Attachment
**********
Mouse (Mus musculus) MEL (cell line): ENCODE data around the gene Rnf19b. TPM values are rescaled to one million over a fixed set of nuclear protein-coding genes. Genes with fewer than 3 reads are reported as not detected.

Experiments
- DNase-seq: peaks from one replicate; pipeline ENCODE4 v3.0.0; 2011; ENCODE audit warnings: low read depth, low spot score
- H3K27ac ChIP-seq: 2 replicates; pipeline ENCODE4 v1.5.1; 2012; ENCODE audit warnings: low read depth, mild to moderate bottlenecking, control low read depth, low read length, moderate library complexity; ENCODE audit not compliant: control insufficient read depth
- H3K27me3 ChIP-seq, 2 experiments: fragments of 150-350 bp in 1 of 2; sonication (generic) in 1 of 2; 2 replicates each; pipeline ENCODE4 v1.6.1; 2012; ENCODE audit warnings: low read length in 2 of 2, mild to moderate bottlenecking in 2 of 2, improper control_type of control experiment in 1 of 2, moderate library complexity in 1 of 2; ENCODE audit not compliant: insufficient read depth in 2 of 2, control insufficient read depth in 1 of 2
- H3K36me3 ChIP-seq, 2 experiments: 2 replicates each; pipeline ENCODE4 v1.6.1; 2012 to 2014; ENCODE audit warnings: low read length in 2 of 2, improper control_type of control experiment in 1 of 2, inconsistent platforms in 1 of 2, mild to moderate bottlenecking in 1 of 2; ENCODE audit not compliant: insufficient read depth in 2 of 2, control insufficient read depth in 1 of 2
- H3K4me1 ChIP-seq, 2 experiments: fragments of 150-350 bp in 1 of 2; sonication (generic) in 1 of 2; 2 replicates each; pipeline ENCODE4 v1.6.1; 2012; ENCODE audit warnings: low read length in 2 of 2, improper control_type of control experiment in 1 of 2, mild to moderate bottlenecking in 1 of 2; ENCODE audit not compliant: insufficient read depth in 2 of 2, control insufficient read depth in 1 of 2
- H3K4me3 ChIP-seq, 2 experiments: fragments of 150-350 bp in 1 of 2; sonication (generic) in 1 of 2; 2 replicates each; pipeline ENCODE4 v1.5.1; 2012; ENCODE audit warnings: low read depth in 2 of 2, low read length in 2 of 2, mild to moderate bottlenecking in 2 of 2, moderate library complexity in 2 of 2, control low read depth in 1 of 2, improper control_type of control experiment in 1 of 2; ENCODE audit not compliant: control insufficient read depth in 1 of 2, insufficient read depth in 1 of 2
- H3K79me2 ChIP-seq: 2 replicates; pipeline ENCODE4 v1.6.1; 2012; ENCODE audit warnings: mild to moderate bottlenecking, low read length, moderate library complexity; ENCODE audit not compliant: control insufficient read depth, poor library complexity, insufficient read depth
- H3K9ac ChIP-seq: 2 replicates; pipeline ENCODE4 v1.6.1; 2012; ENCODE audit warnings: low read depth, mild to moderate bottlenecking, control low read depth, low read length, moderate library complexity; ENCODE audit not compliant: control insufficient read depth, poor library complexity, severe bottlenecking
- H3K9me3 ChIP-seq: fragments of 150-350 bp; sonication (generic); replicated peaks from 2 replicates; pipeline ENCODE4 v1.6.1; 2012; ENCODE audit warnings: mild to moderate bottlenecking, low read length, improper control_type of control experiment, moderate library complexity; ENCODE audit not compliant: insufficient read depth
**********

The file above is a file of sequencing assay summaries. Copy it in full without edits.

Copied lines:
Mouse (Mus musculus) MEL (cell line): ENCODE data around the gene Rnf19b. TPM values are rescaled to one million over a fixed set of nuclear protein-coding genes. Genes with fewer than 3 reads are reported as not detected.

Experiments
- DNase-seq: peaks from one replicate; pipeline ENCODE4 v3.0.0; 2011; ENCODE audit warnings: low read depth, low spot score
- H3K27ac ChIP-seq: 2 replicates; pipeline ENCODE4 v1.5.1; 2012; ENCODE audit warnings: low read depth, mild to moderate bottlenecking, control low read depth, low read length, moderate library complexity; ENCODE audit not compliant: control insufficient read depth
- H3K27me3 ChIP-seq, 2 experiments: fragments of 150-350 bp in 1 of 2; sonication (generic) in 1 of 2; 2 replicates each; pipeline ENCODE4 v1.6.1; 2012; ENCODE audit warnings: low read length in 2 of 2, mild to moderate bottlenecking in 2 of 2, improper control_type of control experiment in 1 of 2, moderate library complexity in 1 of 2; ENCODE audit not compliant: insufficient read depth in 2 of 2, control insufficient read depth in 1 of 2
- H3K36me3 ChIP-seq, 2 experiments: 2 replicates each; pipeline ENCODE4 v1.6.1; 2012 to 2014; ENCODE audit warnings: low read length in 2 of 2, improper control_type of control experiment in 1 of 2, inconsistent platforms in 1 of 2, mild to moderate bottlenecking in 1 of 2; ENCODE audit not compliant: insufficient read depth in 2 of 2, control insufficient read depth in 1 of 2
- H3K4me1 ChIP-seq, 2 experiments: fragments of 150-350 bp in 1 of 2; sonication (generic) in 1 of 2; 2 replicates each; pipeline ENCODE4 v1.6.1; 2012; ENCODE audit warnings: low read length in 2 of 2, improper control_type of control experiment in 1 of 2, mild to moderate bottlenecking in 1 of 2; ENCODE audit not compliant: insufficient read depth in 2 of 2, control insufficient read depth in 1 of 2
- H3K4me3 ChIP-seq, 2 experiments: fragments of 150-350 bp in 1 of 2; sonication (generic) in 1 of 2; 2 replicates each; pipeline ENCODE4 v1.5.1; 2012; ENCODE audit warnings: low read depth in 2 of 2, low read length in 2 of 2, mild to moderate bottlenecking in 2 of 2, moderate library complexity in 2 of 2, control low read depth in 1 of 2, improper control_type of control experiment in 1 of 2; ENCODE audit not compliant: control insufficient read depth in 1 of 2, insufficient read depth in 1 of 2
- H3K79me2 ChIP-seq: 2 replicates; pipeline ENCODE4 v1.6.1; 2012; ENCODE audit warnings: mild to moderate bottlenecking, low read length, moderate library complexity; ENCODE audit not compliant: control insufficient read depth, poor library complexity, insufficient read depth
- H3K9ac ChIP-seq: 2 replicates; pipeline ENCODE4 v1.6.1; 2012; ENCODE audit warnings: low read depth, mild to moderate bottlenecking, control low read depth, low read length, moderate library complexity; ENCODE audit not compliant: control insufficient read depth, poor library complexity, severe bottlenecking
- H3K9me3 ChIP-seq: fragments of 150-350 bp; sonication (generic); replicated peaks from 2 replicates; pipeline ENCODE4 v1.6.1; 2012; ENCODE audit warnings: mild to moderate bottlenecking, low read length, improper control_type of control experiment, moderate library complexity; ENCODE audit not compliant: insufficient read depth